It means sugar "substitutes" such as maltitol, sorbitol, and so forth. Look at the ingredients. If it ends in "ol" it's probably a sugar alconol. Labelling of these products is somewhat deceptive. It is allowable to state "sugar free" or as on yours, low sugar on the label where these ingredients are used, yet they definitly add to carbohydrate counts. You may even see claims that it has "low impact" carbs or similar nonsense. It is less carbs, but sugar free does not mean carb free.
Federal nutritional labelling laws apply only to the "carbohydrates" as listed on the nutritional panel. All other carb claims are unregulated and have more to do with marketing than nutrition.
Try this. In the store, pick up two similar candy packages, one regular, one marked sugar free. Then look at the carbohydrates. The sugar free will be lower but by no means will it be the low carb candy you might expect. Also look at the number of pieces you get for a given amount of carbs. You will get a little more with sugar free but by no means is it neutral or "free" food. Given that real sugar still tastes better you may as well eat the real thing, just a little less, and enjoy it more.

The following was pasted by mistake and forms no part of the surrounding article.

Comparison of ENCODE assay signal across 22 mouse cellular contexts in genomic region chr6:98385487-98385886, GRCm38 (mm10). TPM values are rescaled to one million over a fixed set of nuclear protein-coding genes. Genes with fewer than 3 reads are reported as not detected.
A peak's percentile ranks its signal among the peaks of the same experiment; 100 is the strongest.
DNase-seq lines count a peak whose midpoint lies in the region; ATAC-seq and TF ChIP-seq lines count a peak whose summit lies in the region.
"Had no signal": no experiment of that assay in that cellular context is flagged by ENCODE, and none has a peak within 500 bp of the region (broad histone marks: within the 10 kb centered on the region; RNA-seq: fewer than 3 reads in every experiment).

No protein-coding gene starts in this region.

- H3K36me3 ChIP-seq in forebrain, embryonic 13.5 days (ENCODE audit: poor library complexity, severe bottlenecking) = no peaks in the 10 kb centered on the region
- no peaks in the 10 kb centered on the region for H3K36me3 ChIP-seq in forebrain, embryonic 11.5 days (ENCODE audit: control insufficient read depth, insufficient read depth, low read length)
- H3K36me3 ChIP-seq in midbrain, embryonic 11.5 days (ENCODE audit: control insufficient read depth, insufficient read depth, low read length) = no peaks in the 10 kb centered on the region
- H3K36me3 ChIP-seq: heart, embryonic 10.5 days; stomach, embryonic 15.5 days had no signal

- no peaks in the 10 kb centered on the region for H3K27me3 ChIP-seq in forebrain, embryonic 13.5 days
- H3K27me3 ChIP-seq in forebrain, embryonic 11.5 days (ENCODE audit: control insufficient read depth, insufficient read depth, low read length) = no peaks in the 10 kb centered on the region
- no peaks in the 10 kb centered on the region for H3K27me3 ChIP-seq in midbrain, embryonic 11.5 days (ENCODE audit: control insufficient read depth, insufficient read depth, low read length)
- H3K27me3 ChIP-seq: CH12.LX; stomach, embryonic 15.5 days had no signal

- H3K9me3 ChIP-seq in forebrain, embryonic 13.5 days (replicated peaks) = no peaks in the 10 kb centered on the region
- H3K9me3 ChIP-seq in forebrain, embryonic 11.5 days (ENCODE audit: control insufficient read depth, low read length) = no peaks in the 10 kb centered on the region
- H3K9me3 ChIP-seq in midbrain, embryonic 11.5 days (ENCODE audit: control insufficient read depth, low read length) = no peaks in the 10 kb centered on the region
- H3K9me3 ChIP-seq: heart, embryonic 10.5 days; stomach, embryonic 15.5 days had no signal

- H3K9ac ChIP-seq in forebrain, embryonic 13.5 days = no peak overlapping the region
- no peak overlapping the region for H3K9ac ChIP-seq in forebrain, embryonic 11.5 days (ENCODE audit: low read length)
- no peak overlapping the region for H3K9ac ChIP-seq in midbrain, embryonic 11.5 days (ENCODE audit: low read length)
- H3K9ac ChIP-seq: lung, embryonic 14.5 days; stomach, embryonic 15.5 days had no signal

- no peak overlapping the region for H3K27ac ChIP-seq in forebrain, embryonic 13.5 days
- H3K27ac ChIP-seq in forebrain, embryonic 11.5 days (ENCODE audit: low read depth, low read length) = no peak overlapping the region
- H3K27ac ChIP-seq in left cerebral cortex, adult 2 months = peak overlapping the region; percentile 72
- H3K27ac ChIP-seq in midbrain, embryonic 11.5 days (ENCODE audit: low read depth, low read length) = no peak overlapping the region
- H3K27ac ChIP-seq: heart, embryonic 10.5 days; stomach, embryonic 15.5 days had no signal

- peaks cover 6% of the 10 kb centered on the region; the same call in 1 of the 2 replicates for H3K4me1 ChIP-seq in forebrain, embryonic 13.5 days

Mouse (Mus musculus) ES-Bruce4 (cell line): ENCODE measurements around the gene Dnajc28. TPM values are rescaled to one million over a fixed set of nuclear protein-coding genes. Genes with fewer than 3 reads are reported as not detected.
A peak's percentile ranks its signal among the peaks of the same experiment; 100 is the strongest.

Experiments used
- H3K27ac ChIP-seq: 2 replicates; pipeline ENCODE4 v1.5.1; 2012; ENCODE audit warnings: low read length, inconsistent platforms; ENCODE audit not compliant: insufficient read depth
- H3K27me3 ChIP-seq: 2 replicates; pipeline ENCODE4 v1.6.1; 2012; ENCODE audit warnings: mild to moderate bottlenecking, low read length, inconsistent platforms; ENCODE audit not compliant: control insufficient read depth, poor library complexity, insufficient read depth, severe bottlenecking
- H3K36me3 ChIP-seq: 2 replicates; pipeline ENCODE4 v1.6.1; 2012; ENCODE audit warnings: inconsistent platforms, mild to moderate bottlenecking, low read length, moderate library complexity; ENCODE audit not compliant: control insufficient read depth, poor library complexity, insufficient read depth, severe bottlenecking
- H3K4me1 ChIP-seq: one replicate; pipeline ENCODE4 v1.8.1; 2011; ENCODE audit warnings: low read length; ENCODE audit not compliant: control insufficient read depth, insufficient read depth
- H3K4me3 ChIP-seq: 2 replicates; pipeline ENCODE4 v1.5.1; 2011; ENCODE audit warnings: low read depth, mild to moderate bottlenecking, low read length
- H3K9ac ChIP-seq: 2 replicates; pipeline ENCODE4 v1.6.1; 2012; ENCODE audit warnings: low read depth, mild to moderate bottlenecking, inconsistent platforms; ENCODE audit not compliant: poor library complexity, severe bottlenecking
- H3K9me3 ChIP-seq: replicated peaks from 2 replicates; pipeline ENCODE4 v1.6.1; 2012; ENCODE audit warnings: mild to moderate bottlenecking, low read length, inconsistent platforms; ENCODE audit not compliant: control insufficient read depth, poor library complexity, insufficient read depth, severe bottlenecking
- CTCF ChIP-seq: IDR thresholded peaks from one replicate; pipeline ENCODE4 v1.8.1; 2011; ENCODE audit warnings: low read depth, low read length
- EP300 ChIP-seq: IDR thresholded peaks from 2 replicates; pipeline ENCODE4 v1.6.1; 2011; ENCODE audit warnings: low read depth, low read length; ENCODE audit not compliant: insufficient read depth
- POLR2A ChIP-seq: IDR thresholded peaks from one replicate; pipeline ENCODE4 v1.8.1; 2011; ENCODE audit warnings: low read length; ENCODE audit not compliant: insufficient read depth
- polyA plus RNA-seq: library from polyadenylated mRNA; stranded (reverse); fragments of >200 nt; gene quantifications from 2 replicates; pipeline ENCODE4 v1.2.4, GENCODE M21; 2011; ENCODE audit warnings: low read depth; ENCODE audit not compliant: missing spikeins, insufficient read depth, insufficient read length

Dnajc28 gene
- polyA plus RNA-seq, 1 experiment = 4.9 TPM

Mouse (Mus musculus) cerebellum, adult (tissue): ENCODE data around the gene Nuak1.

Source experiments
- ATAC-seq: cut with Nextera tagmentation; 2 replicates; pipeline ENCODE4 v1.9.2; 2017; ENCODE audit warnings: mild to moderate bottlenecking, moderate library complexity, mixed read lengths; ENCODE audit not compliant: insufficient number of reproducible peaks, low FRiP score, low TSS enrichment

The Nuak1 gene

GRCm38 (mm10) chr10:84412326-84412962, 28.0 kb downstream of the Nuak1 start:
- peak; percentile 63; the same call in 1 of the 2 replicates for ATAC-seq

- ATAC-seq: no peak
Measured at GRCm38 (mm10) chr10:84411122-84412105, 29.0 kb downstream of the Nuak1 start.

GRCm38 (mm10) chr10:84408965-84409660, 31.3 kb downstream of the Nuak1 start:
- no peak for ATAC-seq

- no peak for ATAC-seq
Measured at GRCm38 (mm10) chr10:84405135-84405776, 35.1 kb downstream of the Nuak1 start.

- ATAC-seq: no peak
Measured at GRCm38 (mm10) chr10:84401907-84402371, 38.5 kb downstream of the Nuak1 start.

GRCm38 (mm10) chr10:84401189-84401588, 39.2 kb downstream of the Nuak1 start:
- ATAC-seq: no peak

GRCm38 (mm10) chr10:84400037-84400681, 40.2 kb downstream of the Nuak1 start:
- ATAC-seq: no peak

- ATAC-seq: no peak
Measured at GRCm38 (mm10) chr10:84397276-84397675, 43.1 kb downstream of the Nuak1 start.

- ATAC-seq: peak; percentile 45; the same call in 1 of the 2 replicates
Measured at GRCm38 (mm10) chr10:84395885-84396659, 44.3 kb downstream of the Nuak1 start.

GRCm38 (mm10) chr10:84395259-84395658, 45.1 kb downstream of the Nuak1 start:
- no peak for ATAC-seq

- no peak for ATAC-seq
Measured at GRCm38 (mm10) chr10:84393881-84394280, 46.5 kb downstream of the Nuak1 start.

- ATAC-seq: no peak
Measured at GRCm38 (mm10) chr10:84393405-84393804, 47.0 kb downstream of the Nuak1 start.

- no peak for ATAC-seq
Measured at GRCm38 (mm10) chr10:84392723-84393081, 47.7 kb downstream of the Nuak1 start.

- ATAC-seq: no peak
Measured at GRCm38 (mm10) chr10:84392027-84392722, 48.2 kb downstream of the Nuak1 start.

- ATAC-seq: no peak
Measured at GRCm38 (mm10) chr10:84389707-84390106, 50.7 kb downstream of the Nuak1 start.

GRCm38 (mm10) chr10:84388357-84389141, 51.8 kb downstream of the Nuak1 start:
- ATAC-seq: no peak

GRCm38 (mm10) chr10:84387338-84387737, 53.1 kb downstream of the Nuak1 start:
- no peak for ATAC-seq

Sugar alcohols can be hard to digest and cause distress to many people. Some people can eat lots of this stuff but I am not one of them. If you're trying to lose weight, or follow a low carb regimen, eating this stuff with the presumption that it has no impact can mess up your plan. Fact is some people metabolize these carbs, and some don't. If you metabolize them, you get an impact.
Here's a comparison, data from the Hershey's website:
Twizzlers: Sugar free, 6 pc serving, 34g carbs. Regular, 4pc serving, 36g carbs.
Not all that much different.
Here's a pretty good explanation of why these products aren't as great as the claims make them sound, and a debunking of "net carbs/low impact carbs" labelling:
formatting link

Here's another:
formatting link

And of course the obligatory wiki reference:
formatting link

HTH.
MartyB
Reply to
Nunya Bidnits
It means it contains a product that is a known laxative. Don't buy it!
Why are you trying to cut sugar consumption? Sugar in and of itself isn't a bad thing unless perhaps you have reactive hypoglycemia, pre-diabetes or diabetes. And then you need to watch your overall carbs. So a large fruit salad could be worse for you than a small piece of candy.